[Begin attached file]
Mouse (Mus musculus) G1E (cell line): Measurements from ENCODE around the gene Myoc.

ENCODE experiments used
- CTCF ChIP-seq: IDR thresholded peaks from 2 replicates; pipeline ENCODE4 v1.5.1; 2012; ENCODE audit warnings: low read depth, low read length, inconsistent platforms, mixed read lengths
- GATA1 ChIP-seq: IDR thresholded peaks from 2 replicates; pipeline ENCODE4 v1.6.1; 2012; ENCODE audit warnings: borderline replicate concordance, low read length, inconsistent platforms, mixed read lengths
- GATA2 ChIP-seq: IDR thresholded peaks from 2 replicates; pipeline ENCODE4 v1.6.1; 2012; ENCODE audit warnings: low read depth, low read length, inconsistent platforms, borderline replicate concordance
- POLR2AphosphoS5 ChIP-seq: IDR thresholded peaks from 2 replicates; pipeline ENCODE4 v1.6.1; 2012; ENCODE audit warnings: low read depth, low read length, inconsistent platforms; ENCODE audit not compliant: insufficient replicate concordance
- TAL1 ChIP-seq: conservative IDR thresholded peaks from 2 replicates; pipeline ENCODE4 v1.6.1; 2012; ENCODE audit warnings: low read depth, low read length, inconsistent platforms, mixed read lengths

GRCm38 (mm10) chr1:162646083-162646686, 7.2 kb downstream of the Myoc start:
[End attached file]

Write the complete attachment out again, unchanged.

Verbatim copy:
Mouse (Mus musculus) G1E (cell line): Measurements from ENCODE around the gene Myoc.

ENCODE experiments used
- CTCF ChIP-seq: IDR thresholded peaks from 2 replicates; pipeline ENCODE4 v1.5.1; 2012; ENCODE audit warnings: low read depth, low read length, inconsistent platforms, mixed read lengths
- GATA1 ChIP-seq: IDR thresholded peaks from 2 replicates; pipeline ENCODE4 v1.6.1; 2012; ENCODE audit warnings: borderline replicate concordance, low read length, inconsistent platforms, mixed read lengths
- GATA2 ChIP-seq: IDR thresholded peaks from 2 replicates; pipeline ENCODE4 v1.6.1; 2012; ENCODE audit warnings: low read depth, low read length, inconsistent platforms, borderline replicate concordance
- POLR2AphosphoS5 ChIP-seq: IDR thresholded peaks from 2 replicates; pipeline ENCODE4 v1.6.1; 2012; ENCODE audit warnings: low read depth, low read length, inconsistent platforms; ENCODE audit not compliant: insufficient replicate concordance
- TAL1 ChIP-seq: conservative IDR thresholded peaks from 2 replicates; pipeline ENCODE4 v1.6.1; 2012; ENCODE audit warnings: low read depth, low read length, inconsistent platforms, mixed read lengths

GRCm38 (mm10) chr1:162646083-162646686, 7.2 kb downstream of the Myoc start: